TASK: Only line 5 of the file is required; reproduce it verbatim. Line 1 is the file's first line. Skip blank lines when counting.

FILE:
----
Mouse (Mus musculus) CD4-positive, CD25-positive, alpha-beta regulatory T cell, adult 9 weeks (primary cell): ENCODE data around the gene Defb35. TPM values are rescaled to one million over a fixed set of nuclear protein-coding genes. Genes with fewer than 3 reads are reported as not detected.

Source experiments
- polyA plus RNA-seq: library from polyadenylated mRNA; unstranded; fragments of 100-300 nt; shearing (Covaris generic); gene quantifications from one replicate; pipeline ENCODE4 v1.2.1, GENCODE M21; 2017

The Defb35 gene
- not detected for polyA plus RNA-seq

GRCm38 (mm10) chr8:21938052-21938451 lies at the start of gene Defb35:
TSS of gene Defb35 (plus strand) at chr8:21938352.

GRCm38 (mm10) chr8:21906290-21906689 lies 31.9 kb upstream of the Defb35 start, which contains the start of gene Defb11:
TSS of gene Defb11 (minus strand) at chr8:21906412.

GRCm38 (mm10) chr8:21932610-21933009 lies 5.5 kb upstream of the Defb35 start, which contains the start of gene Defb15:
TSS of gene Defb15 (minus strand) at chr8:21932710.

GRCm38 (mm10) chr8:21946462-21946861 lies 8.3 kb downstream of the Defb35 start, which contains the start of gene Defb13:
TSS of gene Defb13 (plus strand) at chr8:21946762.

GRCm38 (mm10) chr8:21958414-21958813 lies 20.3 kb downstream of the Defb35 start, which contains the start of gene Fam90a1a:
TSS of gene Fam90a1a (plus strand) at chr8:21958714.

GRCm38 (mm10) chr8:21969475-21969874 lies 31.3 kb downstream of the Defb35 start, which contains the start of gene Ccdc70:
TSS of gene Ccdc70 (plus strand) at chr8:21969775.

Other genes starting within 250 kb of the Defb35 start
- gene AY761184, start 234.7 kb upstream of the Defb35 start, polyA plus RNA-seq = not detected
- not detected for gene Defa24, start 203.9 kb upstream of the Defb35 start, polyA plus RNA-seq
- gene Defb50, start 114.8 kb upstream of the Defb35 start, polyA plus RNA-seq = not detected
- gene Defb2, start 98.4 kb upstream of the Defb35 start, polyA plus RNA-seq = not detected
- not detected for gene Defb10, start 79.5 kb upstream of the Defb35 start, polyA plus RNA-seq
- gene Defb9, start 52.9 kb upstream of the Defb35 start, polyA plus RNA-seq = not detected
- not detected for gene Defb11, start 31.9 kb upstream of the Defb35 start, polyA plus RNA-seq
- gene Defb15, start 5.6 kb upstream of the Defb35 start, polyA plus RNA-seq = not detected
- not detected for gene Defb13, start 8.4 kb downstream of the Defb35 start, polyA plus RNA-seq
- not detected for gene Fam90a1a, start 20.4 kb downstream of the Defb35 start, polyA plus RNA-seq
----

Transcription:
- not detected for polyA plus RNA-seq